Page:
Yale Environment 360, UK Energy and Climate Minister Greg Barker talks about why an overhaul of the approach to energy is essential for the nation’s future.
By year’s end, regulators are expected to approve a host of solar energy projects in California that could eventually produce as much electricity as several nuclear plants. In an interview with Yale Environment 360, John Woolard, the CEO of the company that has begun construction on the world’s largest solar-thermal project, discusses the promise — and challenges — of this green energy boom.
Yale Environment 360, the Pew Environment Group's Steven E. Kallick, a key player in the agreement, explains why the accord is integral to a larger plan to eventually preserve half of Canada’s extensive boreal forests.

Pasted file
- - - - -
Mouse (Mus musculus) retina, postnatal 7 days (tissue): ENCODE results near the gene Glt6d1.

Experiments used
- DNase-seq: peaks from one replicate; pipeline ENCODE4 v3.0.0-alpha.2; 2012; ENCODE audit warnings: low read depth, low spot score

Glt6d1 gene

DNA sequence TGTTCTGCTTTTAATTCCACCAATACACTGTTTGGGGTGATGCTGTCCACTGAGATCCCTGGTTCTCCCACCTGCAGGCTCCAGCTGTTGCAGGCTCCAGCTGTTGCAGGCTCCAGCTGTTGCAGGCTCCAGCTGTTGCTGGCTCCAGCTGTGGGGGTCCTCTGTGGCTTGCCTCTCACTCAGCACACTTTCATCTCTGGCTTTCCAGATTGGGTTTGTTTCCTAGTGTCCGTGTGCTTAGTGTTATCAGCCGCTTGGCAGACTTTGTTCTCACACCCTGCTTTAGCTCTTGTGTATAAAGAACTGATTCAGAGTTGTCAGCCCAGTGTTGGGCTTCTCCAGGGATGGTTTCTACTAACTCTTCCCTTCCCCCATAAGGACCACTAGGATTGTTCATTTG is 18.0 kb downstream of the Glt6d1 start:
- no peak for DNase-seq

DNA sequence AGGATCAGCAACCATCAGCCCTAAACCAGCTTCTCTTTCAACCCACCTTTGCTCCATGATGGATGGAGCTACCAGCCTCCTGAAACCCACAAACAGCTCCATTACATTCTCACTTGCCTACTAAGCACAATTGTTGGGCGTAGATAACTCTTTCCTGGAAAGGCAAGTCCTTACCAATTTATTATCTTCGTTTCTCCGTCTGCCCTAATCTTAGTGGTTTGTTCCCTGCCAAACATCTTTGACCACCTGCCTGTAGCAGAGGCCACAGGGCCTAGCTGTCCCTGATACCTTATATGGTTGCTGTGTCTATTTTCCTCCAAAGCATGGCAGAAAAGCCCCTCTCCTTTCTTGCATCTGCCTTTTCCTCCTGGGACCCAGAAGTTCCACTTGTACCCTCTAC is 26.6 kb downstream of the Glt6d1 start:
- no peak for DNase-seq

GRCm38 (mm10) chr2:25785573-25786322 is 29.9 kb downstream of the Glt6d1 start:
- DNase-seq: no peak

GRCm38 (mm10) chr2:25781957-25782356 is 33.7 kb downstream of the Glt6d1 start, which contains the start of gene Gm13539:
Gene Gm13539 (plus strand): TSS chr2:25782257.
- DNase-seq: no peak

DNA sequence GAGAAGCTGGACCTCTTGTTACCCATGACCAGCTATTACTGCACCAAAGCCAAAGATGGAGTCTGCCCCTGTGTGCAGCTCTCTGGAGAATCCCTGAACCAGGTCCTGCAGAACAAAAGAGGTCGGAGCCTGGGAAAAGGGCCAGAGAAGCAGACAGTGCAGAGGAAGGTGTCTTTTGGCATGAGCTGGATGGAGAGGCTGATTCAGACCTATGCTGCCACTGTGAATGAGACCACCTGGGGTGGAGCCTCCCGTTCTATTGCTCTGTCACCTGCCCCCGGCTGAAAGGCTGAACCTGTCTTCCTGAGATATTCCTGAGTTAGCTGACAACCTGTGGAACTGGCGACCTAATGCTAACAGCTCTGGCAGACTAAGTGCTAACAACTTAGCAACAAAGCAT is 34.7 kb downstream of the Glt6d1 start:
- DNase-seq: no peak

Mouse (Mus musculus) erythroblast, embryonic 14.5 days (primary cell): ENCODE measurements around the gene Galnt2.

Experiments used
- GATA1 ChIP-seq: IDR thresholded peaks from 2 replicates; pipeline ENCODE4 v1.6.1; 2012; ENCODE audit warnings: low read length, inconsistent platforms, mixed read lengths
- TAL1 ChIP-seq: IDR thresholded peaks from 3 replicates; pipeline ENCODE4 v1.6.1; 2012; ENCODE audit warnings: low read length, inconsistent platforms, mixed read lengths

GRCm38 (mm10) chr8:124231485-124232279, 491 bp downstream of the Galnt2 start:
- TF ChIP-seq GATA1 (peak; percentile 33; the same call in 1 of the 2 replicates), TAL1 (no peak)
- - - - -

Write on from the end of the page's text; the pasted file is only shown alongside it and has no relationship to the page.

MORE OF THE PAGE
Europe is in the midst of a wind energy boom, with the continent now installing more wind power capacity than any other form of energy. In an interview with Yale Environment 360, the European Wind Energy Association's Christian Kjaer describes his vision of how wind can lead the way in making Europe’s electricity generation 100 percent renewable by 2050.
Earlier this year, 38-year-old environmental activist Michael Brune was named the unlikely choice to take over as head of the Sierra Club, the largest U.S. conservation organization. In an interview with Yale Environment 360 Brune says it’s time to move beyond overly accommodating strategies like those that failed to win passage of U.S. climate legislation.
Primatologist Patricia Wright has spent the past 25 years studying — and protecting — Madagascar’s rich yet highly threatened biodiversity. Now, as many of the island’s remaining forests are being felled in the wake of a 2009 coup, Wright describes how she is helping organize the local residents and international conservation organizations to fight back.